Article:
The Other Russia reports:
In Russia, taking part in a demonstration that hasn’t been sanctioned by the government can cost citizens their right to work in federal agencies. Officially dubbed “unreliable” citizens, opposition activists and other political protesters are entered into special blacklists drawn up by law enforcement agencies for purposes that are not entirely understood. It was on such a blacklist that Vera Sizova, a retired resident of St. Petersburg, unexpectedly found herself – upon being told that she was banned from working for the 2010 Russian Census because of her son’s opposition activities.
Ariel Cohen, writing on the National Interest website:
In late August, Russian president Dmitry Medvedev appointed Georgy Poltavchenko governor of St. Petersburg. Poltavchenko has served as presidential envoy to Russia’s central-administrative district since 2000. More importantly, he is a loyalist to Prime Minister Vladimir Putin and a KGB veteran. He replaces Valentina Matviyenko, another Putin confidante, who has moved on to chair the Federation Council, the upper house of the Russian Parliament. Sergey Mironov, the former speaker of the Federation Council, is out. All this game of musical chairs has little to do with either President Medvedev or significant democratic developments. Rather, it demonstrates how Putin is rearranging his insiders.
Dear La Russophobe,
You may be aware of the crude propaganda article which appeared in The Independent last month, praising Valentina Matviyenko, the unelected and corrupt governor of St. Petersburg, as ‘Russia’s Thatcher’. That was, of course, a direct consequence of the Independent being sold to a veteran KGB spy Alexander Lebedev. Lebedev also owns the Evening Standard and has today launched another daily newspaper in the UK, called ‘i’.
We have complained about the Matviyenko article to the Press Complaints Commission and they have confirmed yesterday they are investigating it. The complaint is signed by St. Petersburg regional leaders of all major opposition parties and groups (‘Solidarity’, ‘Yabloko’, ‘United Civil Front’, People’s Democratic Party), leaders of St. Petersburg’s independent NGOs (including the city’s association of small businessmen and the trade union of small business employees, as Matviyenko is notorious for her stifling of small businesses), and other eminent Russians in St. Petersburg as well as several Russian exiles in the UK such as Vladimir Bukovsky and myself.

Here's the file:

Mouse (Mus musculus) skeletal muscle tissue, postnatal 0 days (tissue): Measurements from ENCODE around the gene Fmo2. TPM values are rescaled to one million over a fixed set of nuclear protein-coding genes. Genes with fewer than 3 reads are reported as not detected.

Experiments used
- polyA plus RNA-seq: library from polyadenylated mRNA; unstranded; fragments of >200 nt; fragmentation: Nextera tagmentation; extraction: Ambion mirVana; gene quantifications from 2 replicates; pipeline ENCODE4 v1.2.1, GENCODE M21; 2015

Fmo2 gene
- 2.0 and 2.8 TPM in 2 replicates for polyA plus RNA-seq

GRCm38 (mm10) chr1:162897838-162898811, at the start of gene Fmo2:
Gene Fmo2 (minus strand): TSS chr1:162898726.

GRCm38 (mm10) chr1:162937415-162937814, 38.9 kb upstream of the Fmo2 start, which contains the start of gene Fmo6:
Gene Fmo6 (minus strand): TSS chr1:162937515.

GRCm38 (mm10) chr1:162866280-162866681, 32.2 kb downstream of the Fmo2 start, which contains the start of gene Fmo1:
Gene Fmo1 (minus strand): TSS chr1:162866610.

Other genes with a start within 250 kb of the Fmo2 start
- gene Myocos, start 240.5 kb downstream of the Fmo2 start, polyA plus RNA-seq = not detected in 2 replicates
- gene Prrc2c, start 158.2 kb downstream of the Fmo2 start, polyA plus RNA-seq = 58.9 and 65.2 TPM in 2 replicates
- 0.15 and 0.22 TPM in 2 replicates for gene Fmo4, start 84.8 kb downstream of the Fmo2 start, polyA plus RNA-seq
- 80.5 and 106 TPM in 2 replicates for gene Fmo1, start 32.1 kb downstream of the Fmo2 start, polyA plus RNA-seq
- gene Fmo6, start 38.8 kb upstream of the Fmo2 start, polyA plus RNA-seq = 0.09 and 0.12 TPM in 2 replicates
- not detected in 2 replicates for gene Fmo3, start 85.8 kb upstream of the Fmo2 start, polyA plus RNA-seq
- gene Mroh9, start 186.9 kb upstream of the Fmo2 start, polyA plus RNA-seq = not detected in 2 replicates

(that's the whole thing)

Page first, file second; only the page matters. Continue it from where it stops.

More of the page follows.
Although we do not discuss the question of undue influence from Lebedev in the text of the complaint, we are quite prepared to make such allegations on the record, tell about the common business interests Lebedev has with Matviyenko, and suggest that’s probably what was behind the article.
One of the issues in the complaint is the controversy about the Gazprom sky-scraper project, designed by the British firm RMJM, which is opposed by many in St. Petersburg. It was recently reported in Russian press that Charles Phu, the project’s chief architect, said at a public meeting that RMJM was getting regular ‘memoranda’ from Putin, encouraging them to go ahead with the project and promising support from the government. It is also reported that Anton Glikin, the Chairman of the Russian division of the International Network for Traditional Building, Architecture and Urbanism (INTBAU) has written to the INTBAU’s patron, the Prince of Wales, about Putin’s improper lobbying of the RMJM.
Following the jump is the Complaint filed against The Independent.